POSTED: Thursday, October 31, 2013 - 5:30pm
UPDATED: Friday, November 1, 2013 - 4:40pm
BATON ROUGE, LA (NBC33) — In Baton Rouge, you may notice the growing number of stray and sheltered animals, and some of them won't live to see another day. However, there's some good news. Baton Rouge is working to become a "no-kill" city, all in thanks to one organization that wants to help.
Dana Kahn works with the East Baton Rouge Parish Animal Shelter, where almost half of the animals have to be put down.
"It is definitely a community effort. This is a community problem, our homeless animal situation and it will definitely take the community to solve it," Kahn said. "Our shelter is complete at capacity at all times, and we're still taking in 20 to 30 animals a day. That's an incredible number, and we cannot do that without the community support."
Now, the Target Zero Institute is on a mission to bring that number down, said Nicole Brose, a research specialist for TZI.
"We're thrilled that Baton Rouge has embraced us, and this change," Brose said. "Change can be difficult, and they're ready to save more lives."
Thanks to Sandra DiTusa, the director of Spay Baton Rouge, bringing this issue to the TZI's attention, animals can stay alive.
"I saw that their numbers went way high," DiTusa said. "Their save rates were significantly higher than our so I was excited to talk to them and see how we can also obtain this goal."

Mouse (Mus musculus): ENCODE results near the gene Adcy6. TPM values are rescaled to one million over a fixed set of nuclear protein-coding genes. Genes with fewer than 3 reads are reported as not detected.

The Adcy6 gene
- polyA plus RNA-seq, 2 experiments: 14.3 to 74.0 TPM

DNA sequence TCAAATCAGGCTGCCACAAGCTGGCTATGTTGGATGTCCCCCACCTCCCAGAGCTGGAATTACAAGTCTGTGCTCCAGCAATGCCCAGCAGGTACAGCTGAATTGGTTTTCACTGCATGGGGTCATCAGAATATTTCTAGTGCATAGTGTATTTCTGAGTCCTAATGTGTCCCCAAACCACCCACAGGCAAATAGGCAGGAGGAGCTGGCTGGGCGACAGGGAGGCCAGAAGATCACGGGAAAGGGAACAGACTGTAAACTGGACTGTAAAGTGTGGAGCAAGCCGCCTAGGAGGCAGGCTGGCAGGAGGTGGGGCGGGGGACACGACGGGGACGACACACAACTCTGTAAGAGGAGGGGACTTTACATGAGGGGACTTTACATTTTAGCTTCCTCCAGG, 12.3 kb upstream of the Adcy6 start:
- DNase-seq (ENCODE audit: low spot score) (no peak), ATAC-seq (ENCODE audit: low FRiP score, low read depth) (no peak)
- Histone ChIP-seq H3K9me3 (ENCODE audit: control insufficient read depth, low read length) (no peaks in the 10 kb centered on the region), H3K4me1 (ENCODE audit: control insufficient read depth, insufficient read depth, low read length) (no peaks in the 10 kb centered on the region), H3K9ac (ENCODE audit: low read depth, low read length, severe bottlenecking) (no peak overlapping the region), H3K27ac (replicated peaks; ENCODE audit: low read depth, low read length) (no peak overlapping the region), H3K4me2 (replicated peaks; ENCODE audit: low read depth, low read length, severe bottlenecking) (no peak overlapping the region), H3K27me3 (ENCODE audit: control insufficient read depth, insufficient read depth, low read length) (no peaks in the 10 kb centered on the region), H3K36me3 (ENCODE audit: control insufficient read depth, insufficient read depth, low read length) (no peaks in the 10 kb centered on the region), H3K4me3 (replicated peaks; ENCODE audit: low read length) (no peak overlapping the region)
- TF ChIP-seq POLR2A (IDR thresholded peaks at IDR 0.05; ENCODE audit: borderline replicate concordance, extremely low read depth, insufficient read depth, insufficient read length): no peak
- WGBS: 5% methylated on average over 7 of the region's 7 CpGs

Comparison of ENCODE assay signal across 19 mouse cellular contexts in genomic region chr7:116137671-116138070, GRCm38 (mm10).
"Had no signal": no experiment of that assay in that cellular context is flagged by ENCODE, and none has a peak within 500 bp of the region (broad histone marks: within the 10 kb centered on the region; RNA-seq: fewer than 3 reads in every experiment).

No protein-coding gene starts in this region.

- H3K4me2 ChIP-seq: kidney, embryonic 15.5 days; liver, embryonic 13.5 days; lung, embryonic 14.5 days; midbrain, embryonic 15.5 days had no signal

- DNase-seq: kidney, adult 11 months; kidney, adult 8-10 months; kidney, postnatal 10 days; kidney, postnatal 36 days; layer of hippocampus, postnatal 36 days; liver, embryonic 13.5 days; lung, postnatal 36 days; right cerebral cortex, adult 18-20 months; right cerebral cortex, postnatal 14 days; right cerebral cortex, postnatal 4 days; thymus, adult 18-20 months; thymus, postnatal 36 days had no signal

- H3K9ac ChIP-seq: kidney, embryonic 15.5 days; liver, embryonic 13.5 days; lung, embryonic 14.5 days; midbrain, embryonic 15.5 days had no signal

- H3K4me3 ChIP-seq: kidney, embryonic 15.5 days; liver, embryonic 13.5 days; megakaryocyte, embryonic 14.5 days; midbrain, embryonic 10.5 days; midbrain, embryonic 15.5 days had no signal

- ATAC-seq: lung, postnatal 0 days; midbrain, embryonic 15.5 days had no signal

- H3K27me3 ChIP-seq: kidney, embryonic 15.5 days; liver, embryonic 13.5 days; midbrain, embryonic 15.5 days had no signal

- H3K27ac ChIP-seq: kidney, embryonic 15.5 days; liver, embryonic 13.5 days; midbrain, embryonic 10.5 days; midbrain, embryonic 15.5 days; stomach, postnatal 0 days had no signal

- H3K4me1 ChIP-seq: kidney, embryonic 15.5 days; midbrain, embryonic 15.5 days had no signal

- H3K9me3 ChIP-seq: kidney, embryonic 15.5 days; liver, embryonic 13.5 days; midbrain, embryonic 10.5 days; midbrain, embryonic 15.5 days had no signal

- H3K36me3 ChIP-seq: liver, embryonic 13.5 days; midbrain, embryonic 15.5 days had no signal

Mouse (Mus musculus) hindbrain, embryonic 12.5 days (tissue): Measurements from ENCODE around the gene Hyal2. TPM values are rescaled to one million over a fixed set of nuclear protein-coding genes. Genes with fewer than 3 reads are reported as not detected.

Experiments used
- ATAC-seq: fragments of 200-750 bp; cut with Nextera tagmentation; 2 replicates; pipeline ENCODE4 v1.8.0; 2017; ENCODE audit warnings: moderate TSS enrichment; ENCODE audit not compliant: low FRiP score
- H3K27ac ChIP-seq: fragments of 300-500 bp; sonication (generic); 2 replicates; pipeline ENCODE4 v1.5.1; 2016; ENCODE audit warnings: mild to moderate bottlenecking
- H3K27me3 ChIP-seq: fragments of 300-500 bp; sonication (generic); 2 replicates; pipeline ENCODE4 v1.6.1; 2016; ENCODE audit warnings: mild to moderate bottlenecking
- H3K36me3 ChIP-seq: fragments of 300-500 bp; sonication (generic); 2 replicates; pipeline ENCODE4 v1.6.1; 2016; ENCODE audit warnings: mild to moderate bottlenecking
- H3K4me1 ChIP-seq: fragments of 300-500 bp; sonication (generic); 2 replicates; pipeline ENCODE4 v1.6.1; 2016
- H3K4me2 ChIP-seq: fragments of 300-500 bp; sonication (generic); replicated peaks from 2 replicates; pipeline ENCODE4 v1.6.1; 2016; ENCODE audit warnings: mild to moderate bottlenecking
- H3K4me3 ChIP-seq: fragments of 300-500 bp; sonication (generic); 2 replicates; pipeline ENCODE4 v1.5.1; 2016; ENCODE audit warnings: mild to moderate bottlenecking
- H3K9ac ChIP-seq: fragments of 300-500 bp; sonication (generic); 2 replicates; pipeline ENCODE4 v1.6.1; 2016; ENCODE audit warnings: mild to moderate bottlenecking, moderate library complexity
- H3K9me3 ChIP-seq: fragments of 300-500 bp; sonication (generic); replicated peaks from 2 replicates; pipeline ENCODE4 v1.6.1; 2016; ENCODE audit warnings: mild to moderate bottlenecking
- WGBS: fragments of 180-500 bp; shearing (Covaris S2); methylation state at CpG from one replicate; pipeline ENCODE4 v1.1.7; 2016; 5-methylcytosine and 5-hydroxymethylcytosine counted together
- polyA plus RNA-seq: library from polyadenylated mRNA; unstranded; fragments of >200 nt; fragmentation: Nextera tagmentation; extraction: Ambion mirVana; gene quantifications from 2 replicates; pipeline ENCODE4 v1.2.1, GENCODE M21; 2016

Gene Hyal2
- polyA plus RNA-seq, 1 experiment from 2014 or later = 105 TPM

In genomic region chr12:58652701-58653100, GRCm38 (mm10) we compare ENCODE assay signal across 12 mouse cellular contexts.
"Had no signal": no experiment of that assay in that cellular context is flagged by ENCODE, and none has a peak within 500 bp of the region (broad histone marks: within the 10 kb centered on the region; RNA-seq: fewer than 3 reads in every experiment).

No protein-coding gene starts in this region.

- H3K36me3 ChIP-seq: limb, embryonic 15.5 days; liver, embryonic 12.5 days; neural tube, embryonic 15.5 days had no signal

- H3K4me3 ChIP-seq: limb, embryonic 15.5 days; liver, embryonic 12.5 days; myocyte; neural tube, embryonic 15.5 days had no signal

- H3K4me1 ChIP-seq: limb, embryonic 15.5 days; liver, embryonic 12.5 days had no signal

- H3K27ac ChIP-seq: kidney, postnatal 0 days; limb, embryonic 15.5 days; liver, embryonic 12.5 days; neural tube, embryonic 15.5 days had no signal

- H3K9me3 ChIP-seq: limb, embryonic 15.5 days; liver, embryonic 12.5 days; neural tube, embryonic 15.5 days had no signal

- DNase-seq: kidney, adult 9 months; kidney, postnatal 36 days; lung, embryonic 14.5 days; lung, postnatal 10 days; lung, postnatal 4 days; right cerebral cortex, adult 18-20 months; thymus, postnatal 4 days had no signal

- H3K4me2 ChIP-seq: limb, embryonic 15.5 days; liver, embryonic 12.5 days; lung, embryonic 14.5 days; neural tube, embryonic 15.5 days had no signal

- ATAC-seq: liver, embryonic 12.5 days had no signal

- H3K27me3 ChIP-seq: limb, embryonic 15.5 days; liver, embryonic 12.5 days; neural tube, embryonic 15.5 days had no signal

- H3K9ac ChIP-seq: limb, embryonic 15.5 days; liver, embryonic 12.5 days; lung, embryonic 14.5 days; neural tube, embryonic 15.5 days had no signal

Here are some things you can do to help.
"It's because of the team effort here, the collaboration. Groups have to work together. The animal rescues and shelters have to work as a team, and they have to have the community support," Brose said. "The community to support this effort by spaying and neutering their pets."
"Just we need some help. We would love to be no-kill," Kahn said. "That is our initiative. That's where target zero's trying to get us to, but we can't do it without the communities assistance, and we need everybody's help. My son donated his birthday presents this year to the shelter."
The organization will help Baton Rouge for the next three years. It's services will include educating the community and working with local animal wellness organizations to make Baton Rouge a no-kill city.